William Shakespeare – Sonnet 22
My glass shall not persuade me I am old,
So long as youth and thou are of one date;
But when in thee time’s furrows I behold,
Then look I death my days should expiate.
For all that beauty that doth cover thee,
Is but the seemly raiment of my heart,
Which in thy breast doth live, as thine in me:
How can I then be elder than thou art?
O! therefore, love, be of thyself so wary
As I, not for myself, but for thee will;
Bearing thy heart, which I will keep so chary
As tender nurse her babe from faring ill.
Presume not on thy heart when mine is slain,
Thou gav’st me thine not to give back again.
Sonnets 20 – 32 present an ocean of relative tranquility, in which some minor matters of social difference appear to darken the horizon momentarily, and then pass away. Apart from that, the love which has been declared in 13, 15 and 19 But, love, you are etc.; dear my love, you know; 13. And all in war with time for love of you etc.; 15. my love’s fair brow; My love shall in my verse ever live young; 19, is allowed to develop to full maturity. In this sonnet it is as if the point of no return has been reached. The expressions of care and tenderness, of love’s togetherness and the prospect of youth growing old, of two hearts united in one, of the commitment of love until the severance of death, combine to make this a rare moment in the heart’s history. Love triumphs over age and death. Yet in the background there is always the looking in the glass, the reflections in the mirror, so often evoked in these sonnets, which cast back one’s own face beated and chopped with tanned antiquity, and the fair youth’s face which must go the same way in the end.
There may well be a significance in the number alone of this sonnet, since multiples of 11 seem to exercise some sort of fascination for the writer. Thus 77 and 88 both step aside to look into the future, 66 renounces the world completely, 55 takes a grand and distant view of the passage of time. Although 33, 44 and 99 do not seem to have any special significance, (but see the commentary to 99 for its dating significance), it may be simply that we fail to see it, or that these numbers are not deemed to be as critical as the others and the various climacteric ones, such as 63, 70 and 81.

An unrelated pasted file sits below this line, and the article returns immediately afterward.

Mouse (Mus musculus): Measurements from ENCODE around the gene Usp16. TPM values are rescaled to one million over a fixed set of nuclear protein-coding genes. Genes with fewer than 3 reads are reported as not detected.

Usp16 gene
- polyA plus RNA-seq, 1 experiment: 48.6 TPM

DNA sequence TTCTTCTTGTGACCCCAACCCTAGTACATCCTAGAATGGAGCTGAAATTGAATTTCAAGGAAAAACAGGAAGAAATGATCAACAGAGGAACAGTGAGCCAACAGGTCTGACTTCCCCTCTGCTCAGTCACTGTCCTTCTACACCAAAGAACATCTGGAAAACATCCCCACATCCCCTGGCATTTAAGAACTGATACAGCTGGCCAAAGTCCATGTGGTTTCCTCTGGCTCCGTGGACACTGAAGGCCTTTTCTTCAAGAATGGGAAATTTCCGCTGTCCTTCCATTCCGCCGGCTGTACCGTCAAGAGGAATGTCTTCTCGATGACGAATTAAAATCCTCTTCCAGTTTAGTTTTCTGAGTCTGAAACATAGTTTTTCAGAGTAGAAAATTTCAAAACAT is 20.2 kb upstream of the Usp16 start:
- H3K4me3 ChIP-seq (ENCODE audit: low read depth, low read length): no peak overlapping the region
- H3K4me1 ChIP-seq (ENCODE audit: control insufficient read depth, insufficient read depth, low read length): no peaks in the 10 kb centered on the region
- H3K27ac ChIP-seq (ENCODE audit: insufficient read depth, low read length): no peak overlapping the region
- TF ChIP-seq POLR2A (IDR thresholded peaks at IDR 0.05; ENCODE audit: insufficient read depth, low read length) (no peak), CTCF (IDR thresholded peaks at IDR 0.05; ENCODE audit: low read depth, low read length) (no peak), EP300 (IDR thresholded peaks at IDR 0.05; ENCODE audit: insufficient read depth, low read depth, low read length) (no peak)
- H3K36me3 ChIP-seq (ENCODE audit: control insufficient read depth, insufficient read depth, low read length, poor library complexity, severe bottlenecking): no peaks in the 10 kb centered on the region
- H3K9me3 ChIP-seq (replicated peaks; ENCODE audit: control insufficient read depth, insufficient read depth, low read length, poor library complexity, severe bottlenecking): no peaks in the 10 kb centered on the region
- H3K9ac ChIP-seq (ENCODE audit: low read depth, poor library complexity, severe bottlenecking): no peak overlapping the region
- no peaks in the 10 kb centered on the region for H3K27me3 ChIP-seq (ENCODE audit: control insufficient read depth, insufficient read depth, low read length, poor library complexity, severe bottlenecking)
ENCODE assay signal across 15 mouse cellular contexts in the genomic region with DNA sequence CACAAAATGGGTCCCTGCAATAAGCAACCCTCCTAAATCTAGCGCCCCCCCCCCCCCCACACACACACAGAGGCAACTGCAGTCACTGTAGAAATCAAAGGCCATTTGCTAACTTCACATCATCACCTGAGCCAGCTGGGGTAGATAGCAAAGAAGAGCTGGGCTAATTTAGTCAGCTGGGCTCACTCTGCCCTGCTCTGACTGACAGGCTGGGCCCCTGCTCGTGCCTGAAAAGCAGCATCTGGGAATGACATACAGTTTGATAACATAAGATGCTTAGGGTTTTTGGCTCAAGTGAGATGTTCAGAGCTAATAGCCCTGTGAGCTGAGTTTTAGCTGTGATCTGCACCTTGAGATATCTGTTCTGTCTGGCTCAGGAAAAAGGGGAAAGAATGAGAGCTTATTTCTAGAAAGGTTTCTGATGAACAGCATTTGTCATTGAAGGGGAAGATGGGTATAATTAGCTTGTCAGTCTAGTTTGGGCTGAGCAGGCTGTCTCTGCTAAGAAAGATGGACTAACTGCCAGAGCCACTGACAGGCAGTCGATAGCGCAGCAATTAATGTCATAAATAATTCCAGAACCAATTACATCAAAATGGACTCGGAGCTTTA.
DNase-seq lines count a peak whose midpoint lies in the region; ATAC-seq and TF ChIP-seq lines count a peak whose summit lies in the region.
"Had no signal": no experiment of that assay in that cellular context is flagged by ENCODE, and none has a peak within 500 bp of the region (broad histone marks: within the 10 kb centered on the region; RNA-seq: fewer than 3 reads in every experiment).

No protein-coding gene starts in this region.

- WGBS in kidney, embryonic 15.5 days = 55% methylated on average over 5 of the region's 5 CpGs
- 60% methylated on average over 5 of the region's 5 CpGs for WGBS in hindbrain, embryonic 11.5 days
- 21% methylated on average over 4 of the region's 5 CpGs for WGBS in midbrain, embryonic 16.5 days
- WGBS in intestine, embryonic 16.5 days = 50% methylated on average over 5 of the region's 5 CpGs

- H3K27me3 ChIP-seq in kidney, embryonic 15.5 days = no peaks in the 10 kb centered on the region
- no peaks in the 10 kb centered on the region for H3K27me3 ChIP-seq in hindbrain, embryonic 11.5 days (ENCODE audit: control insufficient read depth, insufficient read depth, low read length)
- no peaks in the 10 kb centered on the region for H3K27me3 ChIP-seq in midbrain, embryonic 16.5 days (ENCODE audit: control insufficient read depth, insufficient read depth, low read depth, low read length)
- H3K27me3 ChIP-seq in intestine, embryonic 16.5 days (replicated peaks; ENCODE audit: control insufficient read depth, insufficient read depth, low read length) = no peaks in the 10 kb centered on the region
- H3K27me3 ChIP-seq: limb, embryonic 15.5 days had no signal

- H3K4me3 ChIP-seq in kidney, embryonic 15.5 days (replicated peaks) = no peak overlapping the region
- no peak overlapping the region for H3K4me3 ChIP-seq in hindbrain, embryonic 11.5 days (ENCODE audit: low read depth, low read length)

Commentators refer us to the traditions of love poetry, in which hearts are interchanged. Sir Philip Sidney’s madrigal My true love hath my heart and I have his is the locus classicus of the convention.
My true love hath my heart and I have his,
By just exchange one for another given.
I hold his dear, and mine he cannot miss:
There was never a better bargain driven.
My true love hath my heart and I have his.
His heart in me, keeps him and me in one.
My heart in him, his thoughts and senses guides;
He loves my heart, for once it was his own:
I cherish his, because in me it bides
My true love hath my heart and I have his.
The Bargain by Sir Philip Sidney 1554-1586.
In this sonnet the convention seems to come of age, for it brings us away from the pastoral and courtly traditions of rarified love and panting swains and suddenly confronts us with the painful responsibilities of loving, the need to care and to protect, the overwhelming sense that everything that you do will have an effect for good or ill upon the loved one, and the tenderness and devotion which are inseparable from it. Lines 9-12 evoke a solicitude which is rare in love poetry anywhere, and the haunting finality of the closing line, which seems to declare that from now on there can be no turning back, ‘the bow is bent and drawn, make from the shaft’, leaves one with a sense of awe that mortal love can be so absolute and uncompromising.
The 1609 Quarto Version
MY glaſſe fhall not perſwade me I am ould,
So long as youth and thou are of one date,
But when in thee times forrwes I behould,
Then look I death my daies ſhould expiate.
For all that beauty that doth couer thee,
Is but the ſeemely rayment of my heart,
Which in thy breſt doth liue,as thine in me,
How can I then be elder than thou art?
O therefore loue be of thy ſelfe ſo wary,